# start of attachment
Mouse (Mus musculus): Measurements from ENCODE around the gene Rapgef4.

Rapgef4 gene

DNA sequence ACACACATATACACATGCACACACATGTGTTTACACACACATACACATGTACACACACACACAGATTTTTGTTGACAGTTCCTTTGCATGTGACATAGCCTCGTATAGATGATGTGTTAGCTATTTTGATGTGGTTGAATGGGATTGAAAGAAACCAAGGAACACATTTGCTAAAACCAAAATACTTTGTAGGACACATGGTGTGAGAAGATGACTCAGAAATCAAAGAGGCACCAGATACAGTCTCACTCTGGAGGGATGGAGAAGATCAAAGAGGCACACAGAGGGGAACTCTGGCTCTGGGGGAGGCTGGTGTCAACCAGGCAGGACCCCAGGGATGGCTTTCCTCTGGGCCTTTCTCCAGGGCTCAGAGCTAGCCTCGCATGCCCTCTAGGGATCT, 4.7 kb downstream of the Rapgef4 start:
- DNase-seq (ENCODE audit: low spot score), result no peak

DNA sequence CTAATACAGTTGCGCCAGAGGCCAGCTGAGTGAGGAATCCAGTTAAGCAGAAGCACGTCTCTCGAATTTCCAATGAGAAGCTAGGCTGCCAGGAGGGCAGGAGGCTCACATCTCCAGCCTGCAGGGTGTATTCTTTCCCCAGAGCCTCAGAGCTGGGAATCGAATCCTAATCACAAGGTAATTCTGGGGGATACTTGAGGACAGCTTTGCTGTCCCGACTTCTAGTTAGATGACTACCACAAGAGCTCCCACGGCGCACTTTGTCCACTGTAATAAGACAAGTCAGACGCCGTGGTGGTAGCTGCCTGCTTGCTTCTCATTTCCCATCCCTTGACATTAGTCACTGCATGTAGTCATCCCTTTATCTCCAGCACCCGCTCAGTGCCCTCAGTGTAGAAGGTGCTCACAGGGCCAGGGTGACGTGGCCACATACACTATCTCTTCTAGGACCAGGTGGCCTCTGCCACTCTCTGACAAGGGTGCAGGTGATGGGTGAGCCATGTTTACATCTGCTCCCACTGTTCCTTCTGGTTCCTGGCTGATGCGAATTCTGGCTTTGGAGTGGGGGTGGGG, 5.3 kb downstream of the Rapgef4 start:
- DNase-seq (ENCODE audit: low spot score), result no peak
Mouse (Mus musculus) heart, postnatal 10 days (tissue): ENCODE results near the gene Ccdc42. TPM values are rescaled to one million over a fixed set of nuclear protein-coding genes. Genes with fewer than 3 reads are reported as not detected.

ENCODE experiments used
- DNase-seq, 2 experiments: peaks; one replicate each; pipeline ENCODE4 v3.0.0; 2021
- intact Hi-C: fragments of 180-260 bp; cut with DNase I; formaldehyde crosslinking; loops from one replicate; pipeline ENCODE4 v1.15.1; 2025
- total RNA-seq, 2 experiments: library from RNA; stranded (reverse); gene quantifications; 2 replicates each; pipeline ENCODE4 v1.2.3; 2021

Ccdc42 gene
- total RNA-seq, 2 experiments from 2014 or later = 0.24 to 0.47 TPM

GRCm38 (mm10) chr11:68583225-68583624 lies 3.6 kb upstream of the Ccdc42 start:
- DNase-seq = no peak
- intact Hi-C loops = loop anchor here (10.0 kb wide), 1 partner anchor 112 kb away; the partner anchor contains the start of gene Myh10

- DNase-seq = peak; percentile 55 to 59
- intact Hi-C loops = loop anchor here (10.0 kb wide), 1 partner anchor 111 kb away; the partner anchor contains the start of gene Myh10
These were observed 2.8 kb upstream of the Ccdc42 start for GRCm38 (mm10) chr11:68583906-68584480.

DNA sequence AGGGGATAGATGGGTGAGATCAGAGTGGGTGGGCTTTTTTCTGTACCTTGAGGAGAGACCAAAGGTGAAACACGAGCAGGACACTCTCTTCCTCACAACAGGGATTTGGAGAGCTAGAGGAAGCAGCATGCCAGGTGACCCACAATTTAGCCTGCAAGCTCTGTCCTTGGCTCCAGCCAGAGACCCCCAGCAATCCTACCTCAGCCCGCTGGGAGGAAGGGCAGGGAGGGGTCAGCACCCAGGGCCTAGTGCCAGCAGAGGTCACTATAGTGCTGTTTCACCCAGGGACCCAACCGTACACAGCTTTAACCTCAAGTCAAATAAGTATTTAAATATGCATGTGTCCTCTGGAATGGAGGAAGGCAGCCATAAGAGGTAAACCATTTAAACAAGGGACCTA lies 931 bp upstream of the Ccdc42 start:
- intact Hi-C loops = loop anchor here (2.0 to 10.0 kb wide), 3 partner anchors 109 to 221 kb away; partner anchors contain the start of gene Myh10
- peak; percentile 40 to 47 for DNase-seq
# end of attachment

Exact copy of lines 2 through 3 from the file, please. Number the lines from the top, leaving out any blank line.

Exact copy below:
Rapgef4 gene

DNA sequence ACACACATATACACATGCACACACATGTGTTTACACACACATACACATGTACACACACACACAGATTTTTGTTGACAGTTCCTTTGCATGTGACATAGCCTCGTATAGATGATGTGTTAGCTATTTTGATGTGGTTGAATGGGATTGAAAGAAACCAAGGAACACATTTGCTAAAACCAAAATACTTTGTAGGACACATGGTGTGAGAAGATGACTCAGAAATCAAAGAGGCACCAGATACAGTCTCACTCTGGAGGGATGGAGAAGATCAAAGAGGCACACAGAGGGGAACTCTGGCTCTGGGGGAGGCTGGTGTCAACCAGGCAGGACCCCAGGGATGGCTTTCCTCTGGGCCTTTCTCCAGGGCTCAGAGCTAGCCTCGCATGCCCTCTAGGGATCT, 4.7 kb downstream of the Rapgef4 start: